ICRC operational update on
resilience of violence-affected communities
April 25, 2014
MANILA – In different
parts of the Philippines, thousands of people affected by fighting
need humanitarian assistance. In Zamboanga City, as elsewhere in
Mindanao and the Visayas, the ICRC is helping communities to recover
and rebuild amid long-standing cycles of violence and poverty.
“We have launched a major
operation with the Philippine Red Cross to assist Typhoon Haiyan
survivors in Samar, but we have certainly not forgotten the many
thousands of people affected by armed conflict elsewhere in the
Philippines,” said Pascal Mauchle, head of the ICRC delegation in
Manila. “We remain committed to helping them, as their needs are also
Helping the displaced in Zamboanga
Seven months after fighting
broke out in Zamboanga City between a faction of the Moro National
Liberation Front and government forces, about 40,000 people are still
displaced from their homes – many of which were destroyed in the
fighting – and living in difficult conditions.
Most of the displaced are
sheltering in tents, improvised wood and tarpaulin structures or
bunkhouses along the Cawa-Cawa shoreline and especially in the Joaquin
"Displaced people are still
largely dependent on assistance from government and aid
organizations," said Gareth Gleed, in charge of the ICRC's activities
in Zamboanga. "Malnutrition has resulted in children dying from
preventable diseases. Supplemental feeding of children under the age
of five and support to families with pregnant or lactating women are
priorities in the drive to push down malnourishment rates."
Working closely with
Philippine Red Cross, the ICRC is maintaining its efforts to improve
hygiene and sanitation conditions and access to potable water and
health care. It is enhancing the drainage system in the stadium and
providing additional latrines. In Rio Hondo, where nearly 2,000 people
have found shelter, the local health station has been renovated. Other
health facilities treating the displaced population in Zamboanga have
been given medical supplies to help cope with increased demand.
In addition, financial
support is being channelled to the neediest in exchange for work or to
help them restart income-generating activities. About 40,000 people
who lost homes and livelihoods in the fighting have received cash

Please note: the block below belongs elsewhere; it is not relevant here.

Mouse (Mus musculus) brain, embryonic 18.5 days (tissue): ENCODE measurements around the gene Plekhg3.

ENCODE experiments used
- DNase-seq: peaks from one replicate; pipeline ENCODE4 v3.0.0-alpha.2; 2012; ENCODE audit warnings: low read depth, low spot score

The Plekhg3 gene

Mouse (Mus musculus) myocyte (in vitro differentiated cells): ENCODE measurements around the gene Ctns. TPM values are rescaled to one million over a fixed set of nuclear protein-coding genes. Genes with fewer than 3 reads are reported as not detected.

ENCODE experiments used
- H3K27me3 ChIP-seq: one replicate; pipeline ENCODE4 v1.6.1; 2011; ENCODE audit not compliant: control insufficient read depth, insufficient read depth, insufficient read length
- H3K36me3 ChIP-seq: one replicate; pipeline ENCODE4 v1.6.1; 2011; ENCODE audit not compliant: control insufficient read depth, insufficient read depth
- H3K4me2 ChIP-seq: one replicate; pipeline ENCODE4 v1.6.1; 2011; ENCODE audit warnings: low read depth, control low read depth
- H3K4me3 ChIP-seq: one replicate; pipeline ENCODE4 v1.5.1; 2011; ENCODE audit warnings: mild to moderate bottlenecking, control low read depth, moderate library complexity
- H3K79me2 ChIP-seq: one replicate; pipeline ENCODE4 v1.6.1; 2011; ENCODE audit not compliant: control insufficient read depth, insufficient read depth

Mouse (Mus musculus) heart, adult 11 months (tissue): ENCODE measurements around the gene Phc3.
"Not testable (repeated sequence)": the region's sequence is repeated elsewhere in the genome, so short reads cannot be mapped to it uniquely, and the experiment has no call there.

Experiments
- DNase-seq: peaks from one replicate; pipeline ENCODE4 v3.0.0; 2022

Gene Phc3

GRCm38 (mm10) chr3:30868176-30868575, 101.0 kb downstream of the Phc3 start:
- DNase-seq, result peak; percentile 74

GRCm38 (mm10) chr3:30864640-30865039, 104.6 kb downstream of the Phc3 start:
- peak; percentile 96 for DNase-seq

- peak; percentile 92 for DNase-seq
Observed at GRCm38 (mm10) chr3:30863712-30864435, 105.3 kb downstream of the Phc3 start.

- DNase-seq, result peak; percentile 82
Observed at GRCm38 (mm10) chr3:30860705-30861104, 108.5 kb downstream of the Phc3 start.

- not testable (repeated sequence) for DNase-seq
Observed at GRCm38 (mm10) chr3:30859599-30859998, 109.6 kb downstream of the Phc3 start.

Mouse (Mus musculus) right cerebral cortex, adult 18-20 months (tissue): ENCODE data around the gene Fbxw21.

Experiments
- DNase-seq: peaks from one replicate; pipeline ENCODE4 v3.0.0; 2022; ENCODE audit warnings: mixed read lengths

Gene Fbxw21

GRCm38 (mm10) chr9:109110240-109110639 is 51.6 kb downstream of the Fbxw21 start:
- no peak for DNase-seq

without conditions, giving them the freedom to invest in what they
need most. Cash-for-work schemes for about 1,200 displaced people are
helping ensure that garbage is collected and disposed of in the
Joaquin Enriquez stadium and along Cawa-Cawa shoreline. "Our aim is to
help those who have lost everything regain control of their lives,"
said Mr Gleed.
Water, health care and livelihoods in Mindanao and the Visayas
In several remote areas of
Mindanao and the Visayas, displaced and resident communities already
living in poverty are struggling to cope with the added burden of
violence and lack of security.
"Communities often rely on
farming for survival, so we work with them to implement sustainable
projects and improve crop yields," said Alan Colja, the ICRC’s
economic security coordinator in the Philippines. "Our approach is to
allow communities to identify their own needs and priorities."
"For example, when a
conflict-stricken community in Guihulngan, Negros Oriental, recently
decided that it wanted to boost incomes by expanding its cut-flower
business, the ICRC helped it set up a small cut-flower nursery and
provided advice on increasing production."
In recent months, nearly
20,000 people in the upland municipalities of Magpet and Midsayap, in
North Cotabato and Lope de Vega and Las Navas, in Northern Samar,
received a variety of seed, farming tools, and training to increase
In addition to rebuilding
livelihoods, the ICRC works to improve access to potable water and
health care in isolated villages. Essential services can be seriously
disrupted by lack of security, often because infrastructure falls into
disrepair and vital supplies are not delivered. Where the quality of
water has deteriorated, as it has for the 2,000 residents of Marcelo
village in Negros Occidental province, ICRC engineers upgrade water
supply systems and sanitary facilities.
To ensure that patients from
all sides of the fighting with weapon-caused injuries receive the
medical attention they require, the ICRC provides two hospitals in
conflict-prone areas of Mindanao with medical supplies, as well as ad
hoc financial support. The ICRC also supports the only centre in
Mindanao providing artificial limbs and other devices for the
physically disabled, with 12 patients fitted this year.